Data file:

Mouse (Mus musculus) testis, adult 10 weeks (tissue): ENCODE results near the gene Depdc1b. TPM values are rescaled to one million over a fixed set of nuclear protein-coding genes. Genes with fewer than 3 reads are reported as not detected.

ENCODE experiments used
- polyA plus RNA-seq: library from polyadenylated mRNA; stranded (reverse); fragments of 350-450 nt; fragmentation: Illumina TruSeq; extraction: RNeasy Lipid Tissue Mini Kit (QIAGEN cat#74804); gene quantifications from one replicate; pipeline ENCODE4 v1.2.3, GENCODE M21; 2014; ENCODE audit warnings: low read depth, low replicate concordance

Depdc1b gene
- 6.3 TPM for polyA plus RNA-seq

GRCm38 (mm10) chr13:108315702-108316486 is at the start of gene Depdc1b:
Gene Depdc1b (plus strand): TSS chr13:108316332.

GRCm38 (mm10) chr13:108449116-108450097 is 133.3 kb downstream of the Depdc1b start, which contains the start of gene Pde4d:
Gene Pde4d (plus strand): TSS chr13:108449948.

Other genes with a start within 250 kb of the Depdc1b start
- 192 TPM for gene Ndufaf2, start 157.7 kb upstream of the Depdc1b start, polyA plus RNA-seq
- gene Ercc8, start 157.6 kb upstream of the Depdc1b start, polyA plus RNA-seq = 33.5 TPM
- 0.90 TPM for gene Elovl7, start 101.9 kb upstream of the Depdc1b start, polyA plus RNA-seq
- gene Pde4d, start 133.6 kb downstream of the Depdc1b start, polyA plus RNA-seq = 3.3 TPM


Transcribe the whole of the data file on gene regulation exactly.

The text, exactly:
Mouse (Mus musculus) testis, adult 10 weeks (tissue): ENCODE results near the gene Depdc1b. TPM values are rescaled to one million over a fixed set of nuclear protein-coding genes. Genes with fewer than 3 reads are reported as not detected.

ENCODE experiments used
- polyA plus RNA-seq: library from polyadenylated mRNA; stranded (reverse); fragments of 350-450 nt; fragmentation: Illumina TruSeq; extraction: RNeasy Lipid Tissue Mini Kit (QIAGEN cat#74804); gene quantifications from one replicate; pipeline ENCODE4 v1.2.3, GENCODE M21; 2014; ENCODE audit warnings: low read depth, low replicate concordance

Depdc1b gene
- 6.3 TPM for polyA plus RNA-seq

GRCm38 (mm10) chr13:108315702-108316486 is at the start of gene Depdc1b:
Gene Depdc1b (plus strand): TSS chr13:108316332.

GRCm38 (mm10) chr13:108449116-108450097 is 133.3 kb downstream of the Depdc1b start, which contains the start of gene Pde4d:
Gene Pde4d (plus strand): TSS chr13:108449948.

Other genes with a start within 250 kb of the Depdc1b start
- 192 TPM for gene Ndufaf2, start 157.7 kb upstream of the Depdc1b start, polyA plus RNA-seq
- gene Ercc8, start 157.6 kb upstream of the Depdc1b start, polyA plus RNA-seq = 33.5 TPM
- 0.90 TPM for gene Elovl7, start 101.9 kb upstream of the Depdc1b start, polyA plus RNA-seq
- gene Pde4d, start 133.6 kb downstream of the Depdc1b start, polyA plus RNA-seq = 3.3 TPM